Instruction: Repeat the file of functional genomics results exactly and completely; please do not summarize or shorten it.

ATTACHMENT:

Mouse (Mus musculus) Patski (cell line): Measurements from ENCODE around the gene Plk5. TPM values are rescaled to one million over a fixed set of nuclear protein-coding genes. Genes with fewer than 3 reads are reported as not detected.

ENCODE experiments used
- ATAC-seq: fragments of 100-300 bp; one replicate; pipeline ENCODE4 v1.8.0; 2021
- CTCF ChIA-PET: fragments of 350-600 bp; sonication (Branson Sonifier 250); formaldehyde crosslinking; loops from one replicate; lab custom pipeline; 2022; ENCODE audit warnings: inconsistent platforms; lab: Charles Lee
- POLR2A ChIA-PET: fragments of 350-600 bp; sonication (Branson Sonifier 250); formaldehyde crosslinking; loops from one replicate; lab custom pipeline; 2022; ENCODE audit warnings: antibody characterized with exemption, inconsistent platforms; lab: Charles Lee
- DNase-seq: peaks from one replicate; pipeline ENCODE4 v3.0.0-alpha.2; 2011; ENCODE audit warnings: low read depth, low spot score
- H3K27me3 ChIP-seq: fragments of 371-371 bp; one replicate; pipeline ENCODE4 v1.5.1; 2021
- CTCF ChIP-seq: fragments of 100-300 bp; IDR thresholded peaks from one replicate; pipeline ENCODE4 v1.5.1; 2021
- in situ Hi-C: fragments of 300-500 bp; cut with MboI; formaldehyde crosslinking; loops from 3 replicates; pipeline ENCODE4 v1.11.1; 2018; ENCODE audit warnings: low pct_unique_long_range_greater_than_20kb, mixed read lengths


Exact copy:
Mouse (Mus musculus) Patski (cell line): Measurements from ENCODE around the gene Plk5. TPM values are rescaled to one million over a fixed set of nuclear protein-coding genes. Genes with fewer than 3 reads are reported as not detected.

ENCODE experiments used
- ATAC-seq: fragments of 100-300 bp; one replicate; pipeline ENCODE4 v1.8.0; 2021
- CTCF ChIA-PET: fragments of 350-600 bp; sonication (Branson Sonifier 250); formaldehyde crosslinking; loops from one replicate; lab custom pipeline; 2022; ENCODE audit warnings: inconsistent platforms; lab: Charles Lee
- POLR2A ChIA-PET: fragments of 350-600 bp; sonication (Branson Sonifier 250); formaldehyde crosslinking; loops from one replicate; lab custom pipeline; 2022; ENCODE audit warnings: antibody characterized with exemption, inconsistent platforms; lab: Charles Lee
- DNase-seq: peaks from one replicate; pipeline ENCODE4 v3.0.0-alpha.2; 2011; ENCODE audit warnings: low read depth, low spot score
- H3K27me3 ChIP-seq: fragments of 371-371 bp; one replicate; pipeline ENCODE4 v1.5.1; 2021
- CTCF ChIP-seq: fragments of 100-300 bp; IDR thresholded peaks from one replicate; pipeline ENCODE4 v1.5.1; 2021
- in situ Hi-C: fragments of 300-500 bp; cut with MboI; formaldehyde crosslinking; loops from 3 replicates; pipeline ENCODE4 v1.11.1; 2018; ENCODE audit warnings: low pct_unique_long_range_greater_than_20kb, mixed read lengths